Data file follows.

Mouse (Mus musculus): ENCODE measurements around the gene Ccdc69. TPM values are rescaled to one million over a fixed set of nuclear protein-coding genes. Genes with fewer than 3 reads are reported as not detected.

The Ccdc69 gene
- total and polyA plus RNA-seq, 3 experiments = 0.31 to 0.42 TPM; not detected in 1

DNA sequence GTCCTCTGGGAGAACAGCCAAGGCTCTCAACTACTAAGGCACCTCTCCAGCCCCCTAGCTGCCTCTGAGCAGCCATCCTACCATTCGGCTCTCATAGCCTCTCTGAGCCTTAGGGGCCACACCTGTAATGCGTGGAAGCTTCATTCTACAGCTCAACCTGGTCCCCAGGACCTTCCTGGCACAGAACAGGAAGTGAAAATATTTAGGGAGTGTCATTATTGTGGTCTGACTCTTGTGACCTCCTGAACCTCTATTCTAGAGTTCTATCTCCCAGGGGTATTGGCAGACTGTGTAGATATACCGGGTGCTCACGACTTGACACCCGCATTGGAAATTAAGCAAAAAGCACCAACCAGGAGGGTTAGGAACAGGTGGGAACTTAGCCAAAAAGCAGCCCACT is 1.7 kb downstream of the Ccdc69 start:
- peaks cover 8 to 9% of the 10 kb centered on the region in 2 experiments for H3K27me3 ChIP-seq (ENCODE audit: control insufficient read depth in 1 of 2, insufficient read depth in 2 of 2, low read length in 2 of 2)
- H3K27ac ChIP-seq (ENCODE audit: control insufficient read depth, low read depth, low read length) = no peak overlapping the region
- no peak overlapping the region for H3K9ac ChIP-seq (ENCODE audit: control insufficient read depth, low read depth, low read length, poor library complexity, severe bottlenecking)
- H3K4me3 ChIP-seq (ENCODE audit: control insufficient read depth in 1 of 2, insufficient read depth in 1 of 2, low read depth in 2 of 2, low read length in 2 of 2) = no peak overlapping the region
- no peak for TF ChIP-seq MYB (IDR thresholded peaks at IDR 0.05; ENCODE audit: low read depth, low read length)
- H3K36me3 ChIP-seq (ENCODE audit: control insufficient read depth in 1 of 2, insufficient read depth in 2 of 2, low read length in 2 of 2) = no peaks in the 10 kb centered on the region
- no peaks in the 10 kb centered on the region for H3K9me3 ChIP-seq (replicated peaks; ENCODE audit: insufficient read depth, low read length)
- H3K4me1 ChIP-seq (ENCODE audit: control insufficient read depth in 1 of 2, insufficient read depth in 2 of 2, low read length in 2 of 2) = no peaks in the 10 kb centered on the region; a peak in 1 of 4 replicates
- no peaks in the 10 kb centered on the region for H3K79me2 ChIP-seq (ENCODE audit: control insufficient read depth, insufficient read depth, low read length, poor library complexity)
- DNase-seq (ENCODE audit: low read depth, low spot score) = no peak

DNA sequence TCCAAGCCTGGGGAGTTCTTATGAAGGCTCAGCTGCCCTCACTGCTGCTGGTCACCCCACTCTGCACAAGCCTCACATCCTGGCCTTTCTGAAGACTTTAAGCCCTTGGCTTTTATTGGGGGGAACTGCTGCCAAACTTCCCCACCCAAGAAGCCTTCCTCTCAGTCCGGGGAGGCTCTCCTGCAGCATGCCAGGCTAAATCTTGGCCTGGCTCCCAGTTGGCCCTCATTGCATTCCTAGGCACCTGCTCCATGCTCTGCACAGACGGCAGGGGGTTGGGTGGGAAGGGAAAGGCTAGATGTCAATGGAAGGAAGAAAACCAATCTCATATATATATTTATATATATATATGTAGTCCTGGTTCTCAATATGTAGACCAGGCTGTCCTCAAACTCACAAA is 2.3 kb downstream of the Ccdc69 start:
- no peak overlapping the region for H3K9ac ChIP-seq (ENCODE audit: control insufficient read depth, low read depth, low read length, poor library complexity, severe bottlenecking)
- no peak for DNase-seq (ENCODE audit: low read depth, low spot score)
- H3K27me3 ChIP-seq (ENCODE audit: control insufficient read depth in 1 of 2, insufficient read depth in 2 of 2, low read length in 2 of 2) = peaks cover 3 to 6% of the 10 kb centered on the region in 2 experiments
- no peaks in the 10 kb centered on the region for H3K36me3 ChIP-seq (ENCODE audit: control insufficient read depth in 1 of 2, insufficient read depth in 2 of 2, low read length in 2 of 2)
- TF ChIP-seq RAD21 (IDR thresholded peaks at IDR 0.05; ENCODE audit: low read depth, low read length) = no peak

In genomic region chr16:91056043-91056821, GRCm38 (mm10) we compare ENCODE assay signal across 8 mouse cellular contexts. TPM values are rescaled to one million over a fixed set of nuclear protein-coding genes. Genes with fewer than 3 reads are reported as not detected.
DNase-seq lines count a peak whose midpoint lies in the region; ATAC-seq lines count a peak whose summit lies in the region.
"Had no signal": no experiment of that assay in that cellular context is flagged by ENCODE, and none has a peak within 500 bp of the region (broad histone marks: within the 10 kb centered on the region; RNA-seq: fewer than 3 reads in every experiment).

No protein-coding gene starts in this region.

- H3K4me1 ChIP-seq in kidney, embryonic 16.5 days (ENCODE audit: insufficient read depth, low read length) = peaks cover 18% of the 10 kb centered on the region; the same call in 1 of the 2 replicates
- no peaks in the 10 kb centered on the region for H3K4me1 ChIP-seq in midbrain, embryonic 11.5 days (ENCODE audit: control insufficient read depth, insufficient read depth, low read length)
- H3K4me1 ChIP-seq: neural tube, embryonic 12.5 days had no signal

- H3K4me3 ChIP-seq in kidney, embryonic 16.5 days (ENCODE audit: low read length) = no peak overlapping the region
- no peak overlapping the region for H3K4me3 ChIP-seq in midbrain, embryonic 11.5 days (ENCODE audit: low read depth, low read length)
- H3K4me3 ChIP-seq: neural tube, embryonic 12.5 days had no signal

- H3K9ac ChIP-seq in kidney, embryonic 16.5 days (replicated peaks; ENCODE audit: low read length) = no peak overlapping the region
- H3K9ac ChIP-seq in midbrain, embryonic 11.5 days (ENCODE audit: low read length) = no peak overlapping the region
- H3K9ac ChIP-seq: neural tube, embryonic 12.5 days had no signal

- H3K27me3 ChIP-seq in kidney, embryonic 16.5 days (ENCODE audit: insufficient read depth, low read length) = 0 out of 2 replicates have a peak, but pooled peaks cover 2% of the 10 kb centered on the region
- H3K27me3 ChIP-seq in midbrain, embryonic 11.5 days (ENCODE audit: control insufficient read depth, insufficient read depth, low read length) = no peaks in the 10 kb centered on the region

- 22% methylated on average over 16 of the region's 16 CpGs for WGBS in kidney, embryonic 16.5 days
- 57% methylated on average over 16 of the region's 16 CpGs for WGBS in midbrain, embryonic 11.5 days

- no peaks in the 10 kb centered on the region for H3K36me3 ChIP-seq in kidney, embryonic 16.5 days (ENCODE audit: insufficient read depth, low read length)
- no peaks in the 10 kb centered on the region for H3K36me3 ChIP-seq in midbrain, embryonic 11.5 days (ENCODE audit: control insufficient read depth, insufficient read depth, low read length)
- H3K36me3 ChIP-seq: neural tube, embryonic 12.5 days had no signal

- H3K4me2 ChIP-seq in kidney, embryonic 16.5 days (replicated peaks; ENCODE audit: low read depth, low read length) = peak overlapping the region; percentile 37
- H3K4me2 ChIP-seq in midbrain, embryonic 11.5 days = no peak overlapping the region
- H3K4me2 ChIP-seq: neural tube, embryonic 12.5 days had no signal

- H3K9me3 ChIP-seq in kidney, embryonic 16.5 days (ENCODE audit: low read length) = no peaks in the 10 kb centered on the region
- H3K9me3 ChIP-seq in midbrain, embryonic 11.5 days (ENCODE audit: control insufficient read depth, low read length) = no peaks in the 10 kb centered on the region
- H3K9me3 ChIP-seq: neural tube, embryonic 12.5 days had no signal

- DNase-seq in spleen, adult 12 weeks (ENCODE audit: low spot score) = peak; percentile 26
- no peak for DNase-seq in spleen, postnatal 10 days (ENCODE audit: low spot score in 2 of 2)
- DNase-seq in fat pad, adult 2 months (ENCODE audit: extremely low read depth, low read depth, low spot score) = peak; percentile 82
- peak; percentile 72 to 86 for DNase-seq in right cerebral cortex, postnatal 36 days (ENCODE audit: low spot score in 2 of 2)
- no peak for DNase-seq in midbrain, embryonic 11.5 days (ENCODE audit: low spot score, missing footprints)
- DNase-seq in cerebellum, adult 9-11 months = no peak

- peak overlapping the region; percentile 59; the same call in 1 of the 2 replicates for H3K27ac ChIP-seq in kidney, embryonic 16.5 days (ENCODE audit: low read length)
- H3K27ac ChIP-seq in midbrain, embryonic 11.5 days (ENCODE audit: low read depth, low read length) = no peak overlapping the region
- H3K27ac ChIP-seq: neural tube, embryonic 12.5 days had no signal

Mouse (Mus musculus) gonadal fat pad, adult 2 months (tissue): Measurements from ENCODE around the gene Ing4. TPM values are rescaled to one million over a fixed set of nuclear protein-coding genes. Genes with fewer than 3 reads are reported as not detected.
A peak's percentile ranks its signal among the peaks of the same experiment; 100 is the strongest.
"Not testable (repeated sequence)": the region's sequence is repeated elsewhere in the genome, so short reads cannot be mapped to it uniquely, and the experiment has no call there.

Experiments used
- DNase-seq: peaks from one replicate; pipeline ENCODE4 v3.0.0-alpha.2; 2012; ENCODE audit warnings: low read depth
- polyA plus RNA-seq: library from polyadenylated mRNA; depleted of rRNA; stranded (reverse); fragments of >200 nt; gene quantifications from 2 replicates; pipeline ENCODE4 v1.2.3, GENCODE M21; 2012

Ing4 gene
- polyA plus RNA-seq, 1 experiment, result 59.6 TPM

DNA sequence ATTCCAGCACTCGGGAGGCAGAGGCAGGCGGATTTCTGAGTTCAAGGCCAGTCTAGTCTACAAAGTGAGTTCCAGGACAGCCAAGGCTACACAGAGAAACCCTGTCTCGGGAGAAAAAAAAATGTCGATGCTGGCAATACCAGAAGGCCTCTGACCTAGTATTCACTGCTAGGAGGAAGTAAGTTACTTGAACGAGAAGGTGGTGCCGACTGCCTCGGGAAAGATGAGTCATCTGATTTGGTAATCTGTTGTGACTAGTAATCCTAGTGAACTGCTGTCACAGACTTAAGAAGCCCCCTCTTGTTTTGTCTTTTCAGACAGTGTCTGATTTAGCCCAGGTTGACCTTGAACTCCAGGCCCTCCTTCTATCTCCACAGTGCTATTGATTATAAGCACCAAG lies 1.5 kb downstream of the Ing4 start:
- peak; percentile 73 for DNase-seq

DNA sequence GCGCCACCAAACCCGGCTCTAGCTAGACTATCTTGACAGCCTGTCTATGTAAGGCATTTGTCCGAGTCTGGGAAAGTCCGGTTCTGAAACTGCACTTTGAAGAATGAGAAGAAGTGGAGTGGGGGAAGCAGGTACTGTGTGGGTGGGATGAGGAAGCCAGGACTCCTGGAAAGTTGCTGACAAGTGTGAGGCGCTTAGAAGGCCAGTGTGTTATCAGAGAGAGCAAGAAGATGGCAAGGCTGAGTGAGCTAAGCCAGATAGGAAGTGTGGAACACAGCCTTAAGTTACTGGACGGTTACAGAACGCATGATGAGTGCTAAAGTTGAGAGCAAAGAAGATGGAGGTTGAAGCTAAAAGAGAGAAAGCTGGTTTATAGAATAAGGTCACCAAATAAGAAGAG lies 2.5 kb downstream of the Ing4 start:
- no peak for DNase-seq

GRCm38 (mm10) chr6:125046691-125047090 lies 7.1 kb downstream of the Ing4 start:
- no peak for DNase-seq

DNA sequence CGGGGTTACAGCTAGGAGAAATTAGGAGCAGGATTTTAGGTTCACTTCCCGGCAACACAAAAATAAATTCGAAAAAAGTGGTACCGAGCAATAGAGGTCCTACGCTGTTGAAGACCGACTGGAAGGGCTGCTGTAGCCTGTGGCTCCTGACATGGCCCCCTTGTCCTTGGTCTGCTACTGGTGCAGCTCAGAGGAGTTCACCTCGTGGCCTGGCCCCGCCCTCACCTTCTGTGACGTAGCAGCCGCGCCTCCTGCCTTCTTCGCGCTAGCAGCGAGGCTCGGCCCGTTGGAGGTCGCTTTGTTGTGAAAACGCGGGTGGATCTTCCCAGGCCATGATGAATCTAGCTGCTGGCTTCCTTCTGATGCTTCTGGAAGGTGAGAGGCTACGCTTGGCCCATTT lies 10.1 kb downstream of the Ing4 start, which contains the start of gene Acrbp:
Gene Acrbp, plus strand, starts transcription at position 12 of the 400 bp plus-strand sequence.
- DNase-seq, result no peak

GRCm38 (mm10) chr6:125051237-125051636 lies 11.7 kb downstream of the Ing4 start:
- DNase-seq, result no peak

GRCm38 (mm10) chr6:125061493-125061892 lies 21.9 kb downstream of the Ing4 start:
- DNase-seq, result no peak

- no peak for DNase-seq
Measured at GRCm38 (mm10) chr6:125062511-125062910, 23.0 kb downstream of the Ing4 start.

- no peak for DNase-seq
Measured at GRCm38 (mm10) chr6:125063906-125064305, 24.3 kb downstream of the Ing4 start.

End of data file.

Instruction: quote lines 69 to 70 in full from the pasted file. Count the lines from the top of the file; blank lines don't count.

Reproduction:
- no peak for DNase-seq

DNA sequence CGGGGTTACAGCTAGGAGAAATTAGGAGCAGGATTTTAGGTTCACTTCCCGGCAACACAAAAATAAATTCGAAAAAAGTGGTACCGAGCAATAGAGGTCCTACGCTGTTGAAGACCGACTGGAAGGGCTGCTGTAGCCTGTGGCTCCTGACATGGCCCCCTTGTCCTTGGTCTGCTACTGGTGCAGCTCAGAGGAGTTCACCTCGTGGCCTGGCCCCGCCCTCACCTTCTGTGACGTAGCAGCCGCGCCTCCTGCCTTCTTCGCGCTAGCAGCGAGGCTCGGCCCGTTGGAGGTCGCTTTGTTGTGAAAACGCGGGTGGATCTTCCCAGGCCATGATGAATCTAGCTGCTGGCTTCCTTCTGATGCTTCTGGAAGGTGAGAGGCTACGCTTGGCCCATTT lies 10.1 kb downstream of the Ing4 start, which contains the start of gene Acrbp: